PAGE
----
A total of 137 women with obesity, aged 46.48 ± 10.19 years, met the inclusion / exclusion criteria, were included in these statistical analyses. All women were evaluated at baseline and after 45 days of VLCKD (active phase). Adherence to VLCKD was assessed and confirmed in all women by a qualified nutritionist through a telephone interview once a week. In detail, all women were called the day before the interview to instruct them to do the ketosis capillary test and the results were registered on the day of the interview by the nutritionist. In addition, patients were asked about their levels of physical activity. No patients changed their physical activity levels as required at the baseline visit (43, 31.4% vs. 43, 31.4%).
Table 1 reported anthropometric measurements, blood pressure, inflammatory biomarker, and body composition parameters of the study population at baseline and after 45 days of VLCKD (active phase). All anthropometric measurements, BIA parameters, and hs-CRP levels were significantly diminished (p < 0.001), except for PhA, which increased by almost 9% (p < 0.001). Therefore, the distribution of women across BMI categories were significantly changed, with the decrease in the prevalence of grade III obesity (− 15.4%, p = 0.002), while the prevalence of overweight women was increased (+ 19.7%, p < 0.001). Similarly, after 45 days of VLCKD (active phase), the number of women at high cardiovascular risk decreased (-34.3%, p < 0.001), and the number of women at low cardiovascular risk increased (+ 19.0, p < 0.001); Table 1.
Interestingly, as showed in Fig. 2, after 45 days of VLCKD (active phase), both SBP and DBP were significantly improved (− 12.89% and − 10.77%, respectively; p < 0.001).
Table 2 showed the correlations among SBP and DBP with anthropometric measurements, inflammatory biomarker, and body composition parameters of the study population at baseline and after 45 days of VLCKD (active phase). At baseline, except for age, SBP and DBP showed statistically significant correlations with all study variables. Even after 45 days of VLCKD (active phase), all correlations among SBP and DBP with the study variables were statistically significant, except for the association between DBP and Na / K ratio, which maintains only a trend of significance (p = 0.055).
The correlation among changes in ∆SBP% and ∆DBP% with changes in anthropometric measurements, inflammatory biomarker, and body composition parameters were reported in Table 3. Changes in both ∆SBP% and ∆DBP% were associated with ∆BMI% and ∆PhA% and very strongly with ∆hs - CRP levels (p < 0.001). In addition, only ∆SBP% was associated with ∆WC (p = 0.017), ∆TBW (p = 0.017), and ∆FM (p < 0.001); while only ∆DBP% was associated with ∆ECW (p = 0.018), and ∆Na / K ratio (p = 0.048).
As reported in Fig. 3, after adjusting for ∆BMI, ∆WC, ∆PhA, ∆TBW, and ∆FM, the correlation between changes in ∆SBP and ∆hs - CRP levels remained statistically significant (r = 0.542, p < 0.001).
Similarly, the correlation between ∆DBP and ∆hs -CRP levels also remained statistically significant after adjustment for ∆BMI, ∆PhA, ∆Na / K ratio, and ∆ECW (r = 0.402, p = 0.001), Fig. 4.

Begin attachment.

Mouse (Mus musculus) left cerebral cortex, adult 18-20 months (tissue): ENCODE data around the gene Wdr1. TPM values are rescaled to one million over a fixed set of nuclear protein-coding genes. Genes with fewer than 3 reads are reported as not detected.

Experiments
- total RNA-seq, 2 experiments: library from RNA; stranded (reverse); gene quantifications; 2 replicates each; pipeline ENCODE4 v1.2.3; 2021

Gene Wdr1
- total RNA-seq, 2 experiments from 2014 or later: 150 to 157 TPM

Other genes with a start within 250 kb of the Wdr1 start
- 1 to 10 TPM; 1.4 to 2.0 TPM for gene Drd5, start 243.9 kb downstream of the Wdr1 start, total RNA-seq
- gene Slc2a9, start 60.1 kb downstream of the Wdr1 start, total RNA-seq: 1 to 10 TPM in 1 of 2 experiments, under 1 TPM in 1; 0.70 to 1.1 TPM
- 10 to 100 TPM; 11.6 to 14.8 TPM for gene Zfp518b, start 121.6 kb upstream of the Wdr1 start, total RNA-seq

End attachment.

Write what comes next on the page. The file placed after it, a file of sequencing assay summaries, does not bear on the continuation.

To compare the relative predictive power of ∆BMI, ∆WC, ∆hs - CRP levels, ∆PhA, ∆TBW, and ∆FM associated with ∆SBP, we performed a multiple regression analysis (Model 1), while to compare the relative predictive power of ∆BMI, ∆hs - CRP levels, ∆PhA, ∆Na / K ratio, and ∆ECW associated with ∆DBP, we performed a second multiple regression analysis showed as Model 2. In the first model, ∆hs - CRP levels were entered at the first step (p < 0.001), followed by the ∆FM (p < 0.001). In the second model, only ∆hs - CRP levels were entered at the first step (p < 0.001); Table 4.
To our knowledge, this is the first study to provide information on the effects of VLCKD on blood pressure in women with obesity and hypertension. Not surprisingly, all the women experienced a significant reduction in body weight and an overall improvement of body composition after 45 days of the active phase of VLCKD. As a new result we reported that VLCKD reduced blood pressure after a short period of active phase in women with obesity and hypertension. In particular, we found that SBP and DBP decreased by -12.89% and − 10.93%, respectively. This result seems particularly promising since, in addition to confirming the safety and efficacy of VLCKD as a tool for managing obesity, no other dietary intervention reported in the literature to date seems to achieve the same results in such a short time. Regarding the currently most widely used nutritional approach for the treatment of hypertension, the Dietary Approaches to Stop Hypertension (DASH), this produces significant reductions in blood pressure (− 5.2 mmHg for SBP and − 2.60 mmHg for DBP) after an average of 8 weeks of intervention . The other most widely used nutritional intervention for managing obesity is the Mediterranean diet (MD). However, intervention studies have shown mild effects of the MD on blood pressure that require a long period of treatment and are likely a consequence of weight loss [23, 24]. In particular, the PREDIMED (PREvención con DIeta MEDiterránea) study compared the MD with a low - fat control diet in 7447 subjects with overweight or obesity and with more than 80% of subjects with hypertension . After a follow - up period of 4 years, the PREDIMED study showed no change in SBP in both groups, while DBP decreased by 1.5- and 0.7 - mmHg in the MD intervention groups of extra virgin olive oil and mixed nuts, respectively .